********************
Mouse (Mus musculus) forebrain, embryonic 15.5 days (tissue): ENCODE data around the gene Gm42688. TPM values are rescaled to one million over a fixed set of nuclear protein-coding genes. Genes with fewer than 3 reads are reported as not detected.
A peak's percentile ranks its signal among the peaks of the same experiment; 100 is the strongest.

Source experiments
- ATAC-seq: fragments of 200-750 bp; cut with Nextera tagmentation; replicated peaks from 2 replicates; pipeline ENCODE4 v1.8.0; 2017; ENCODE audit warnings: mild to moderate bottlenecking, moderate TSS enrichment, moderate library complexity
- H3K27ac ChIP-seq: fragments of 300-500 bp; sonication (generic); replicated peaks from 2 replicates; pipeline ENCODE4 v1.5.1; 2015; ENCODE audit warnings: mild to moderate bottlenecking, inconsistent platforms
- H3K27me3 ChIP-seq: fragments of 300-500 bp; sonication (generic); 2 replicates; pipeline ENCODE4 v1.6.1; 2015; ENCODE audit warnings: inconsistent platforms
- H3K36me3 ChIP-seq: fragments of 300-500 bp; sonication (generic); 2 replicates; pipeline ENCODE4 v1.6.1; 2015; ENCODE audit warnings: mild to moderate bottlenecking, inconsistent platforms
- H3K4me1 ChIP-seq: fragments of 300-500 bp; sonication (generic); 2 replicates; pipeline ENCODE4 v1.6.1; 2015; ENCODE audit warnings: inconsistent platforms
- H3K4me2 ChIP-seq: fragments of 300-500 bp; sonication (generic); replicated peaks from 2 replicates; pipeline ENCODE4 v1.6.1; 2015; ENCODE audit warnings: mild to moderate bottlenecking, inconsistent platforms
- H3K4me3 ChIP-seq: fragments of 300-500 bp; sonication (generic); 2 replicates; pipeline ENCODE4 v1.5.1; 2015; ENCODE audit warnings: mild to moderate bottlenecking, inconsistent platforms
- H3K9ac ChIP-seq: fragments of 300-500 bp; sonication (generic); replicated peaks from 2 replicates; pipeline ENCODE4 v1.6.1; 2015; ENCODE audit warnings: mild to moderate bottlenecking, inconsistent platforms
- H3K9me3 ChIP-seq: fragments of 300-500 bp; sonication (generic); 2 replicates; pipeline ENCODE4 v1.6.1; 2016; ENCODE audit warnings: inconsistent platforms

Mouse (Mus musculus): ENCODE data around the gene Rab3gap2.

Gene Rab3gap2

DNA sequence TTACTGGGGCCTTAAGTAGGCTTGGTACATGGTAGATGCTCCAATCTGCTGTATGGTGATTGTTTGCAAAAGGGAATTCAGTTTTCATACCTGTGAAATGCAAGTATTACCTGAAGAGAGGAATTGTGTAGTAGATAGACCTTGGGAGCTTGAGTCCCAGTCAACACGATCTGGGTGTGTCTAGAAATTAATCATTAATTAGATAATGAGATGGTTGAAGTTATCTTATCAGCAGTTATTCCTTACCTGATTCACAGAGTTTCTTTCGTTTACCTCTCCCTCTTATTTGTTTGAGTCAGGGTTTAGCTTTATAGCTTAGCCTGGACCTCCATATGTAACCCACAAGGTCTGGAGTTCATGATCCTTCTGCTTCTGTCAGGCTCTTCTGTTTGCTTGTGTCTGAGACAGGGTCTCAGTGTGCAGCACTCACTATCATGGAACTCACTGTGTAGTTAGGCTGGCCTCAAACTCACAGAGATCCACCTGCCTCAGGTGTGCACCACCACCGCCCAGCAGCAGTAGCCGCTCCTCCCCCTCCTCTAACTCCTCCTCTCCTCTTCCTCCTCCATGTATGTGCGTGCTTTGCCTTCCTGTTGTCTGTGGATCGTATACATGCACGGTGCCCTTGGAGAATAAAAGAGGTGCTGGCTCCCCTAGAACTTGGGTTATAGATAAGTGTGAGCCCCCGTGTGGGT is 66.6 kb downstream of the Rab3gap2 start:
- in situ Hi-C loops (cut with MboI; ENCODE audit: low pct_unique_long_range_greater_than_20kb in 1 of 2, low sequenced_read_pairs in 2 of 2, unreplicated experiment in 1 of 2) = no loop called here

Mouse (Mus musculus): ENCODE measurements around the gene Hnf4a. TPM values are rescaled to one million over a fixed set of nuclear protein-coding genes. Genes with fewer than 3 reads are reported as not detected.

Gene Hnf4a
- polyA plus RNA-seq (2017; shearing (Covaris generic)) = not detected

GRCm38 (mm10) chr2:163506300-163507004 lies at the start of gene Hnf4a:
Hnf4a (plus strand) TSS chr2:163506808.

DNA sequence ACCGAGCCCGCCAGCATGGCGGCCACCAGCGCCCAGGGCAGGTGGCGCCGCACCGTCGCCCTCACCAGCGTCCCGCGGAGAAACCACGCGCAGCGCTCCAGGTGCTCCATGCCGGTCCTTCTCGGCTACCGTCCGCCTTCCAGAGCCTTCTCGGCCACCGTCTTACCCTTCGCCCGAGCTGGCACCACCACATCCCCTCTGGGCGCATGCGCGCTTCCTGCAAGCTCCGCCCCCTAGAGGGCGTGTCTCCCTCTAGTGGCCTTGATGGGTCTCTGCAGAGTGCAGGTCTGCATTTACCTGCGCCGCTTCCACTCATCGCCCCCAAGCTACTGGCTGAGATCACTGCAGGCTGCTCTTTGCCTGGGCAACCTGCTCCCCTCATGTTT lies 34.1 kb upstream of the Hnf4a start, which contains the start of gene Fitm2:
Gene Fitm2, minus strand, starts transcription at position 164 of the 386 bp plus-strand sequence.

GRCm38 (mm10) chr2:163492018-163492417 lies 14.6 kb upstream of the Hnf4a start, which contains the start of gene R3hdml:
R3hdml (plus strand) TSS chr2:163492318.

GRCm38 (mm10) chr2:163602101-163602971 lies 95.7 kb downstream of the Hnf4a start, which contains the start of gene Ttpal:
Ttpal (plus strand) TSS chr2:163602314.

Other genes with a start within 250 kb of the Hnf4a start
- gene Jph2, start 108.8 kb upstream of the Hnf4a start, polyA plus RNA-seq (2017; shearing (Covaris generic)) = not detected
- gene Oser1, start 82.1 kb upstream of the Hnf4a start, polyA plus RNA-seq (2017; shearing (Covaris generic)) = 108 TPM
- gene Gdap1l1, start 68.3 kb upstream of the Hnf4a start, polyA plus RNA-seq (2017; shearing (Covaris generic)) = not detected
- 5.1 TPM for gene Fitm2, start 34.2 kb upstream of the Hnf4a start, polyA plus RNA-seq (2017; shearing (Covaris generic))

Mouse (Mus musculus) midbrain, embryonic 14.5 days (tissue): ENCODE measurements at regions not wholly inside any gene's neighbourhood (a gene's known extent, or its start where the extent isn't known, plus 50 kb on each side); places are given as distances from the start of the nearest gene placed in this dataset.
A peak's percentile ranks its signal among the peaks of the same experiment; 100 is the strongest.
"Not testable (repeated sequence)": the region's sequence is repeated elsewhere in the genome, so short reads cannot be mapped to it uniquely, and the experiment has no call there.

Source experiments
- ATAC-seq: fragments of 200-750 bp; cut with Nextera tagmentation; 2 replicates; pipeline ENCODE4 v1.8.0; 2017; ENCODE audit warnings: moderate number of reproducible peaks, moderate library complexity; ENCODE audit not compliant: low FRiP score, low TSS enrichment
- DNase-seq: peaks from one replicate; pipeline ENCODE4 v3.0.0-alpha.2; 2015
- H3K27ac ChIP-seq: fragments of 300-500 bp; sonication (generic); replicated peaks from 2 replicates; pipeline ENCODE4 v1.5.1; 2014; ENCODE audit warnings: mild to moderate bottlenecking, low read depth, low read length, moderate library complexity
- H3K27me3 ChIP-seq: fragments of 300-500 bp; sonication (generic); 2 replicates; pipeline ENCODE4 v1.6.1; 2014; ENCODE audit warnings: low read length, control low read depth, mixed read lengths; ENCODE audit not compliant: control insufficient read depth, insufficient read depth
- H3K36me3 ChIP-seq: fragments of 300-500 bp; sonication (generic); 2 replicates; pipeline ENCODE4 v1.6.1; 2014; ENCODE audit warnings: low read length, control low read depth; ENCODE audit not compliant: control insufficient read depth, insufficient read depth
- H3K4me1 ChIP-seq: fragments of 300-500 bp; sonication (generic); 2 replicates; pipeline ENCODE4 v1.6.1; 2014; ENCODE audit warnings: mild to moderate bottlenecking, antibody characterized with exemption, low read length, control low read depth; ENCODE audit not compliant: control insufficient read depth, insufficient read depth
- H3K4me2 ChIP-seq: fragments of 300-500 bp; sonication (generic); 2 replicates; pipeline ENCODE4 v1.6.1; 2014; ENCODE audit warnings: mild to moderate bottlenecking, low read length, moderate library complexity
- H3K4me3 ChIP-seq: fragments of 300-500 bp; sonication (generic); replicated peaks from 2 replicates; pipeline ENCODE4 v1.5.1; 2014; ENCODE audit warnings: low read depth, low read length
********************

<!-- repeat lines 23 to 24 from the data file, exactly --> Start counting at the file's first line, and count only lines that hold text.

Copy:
Gene Fitm2, minus strand, starts transcription at position 164 of the 386 bp plus-strand sequence.

GRCm38 (mm10) chr2:163492018-163492417 lies 14.6 kb upstream of the Hnf4a start, which contains the start of gene R3hdml: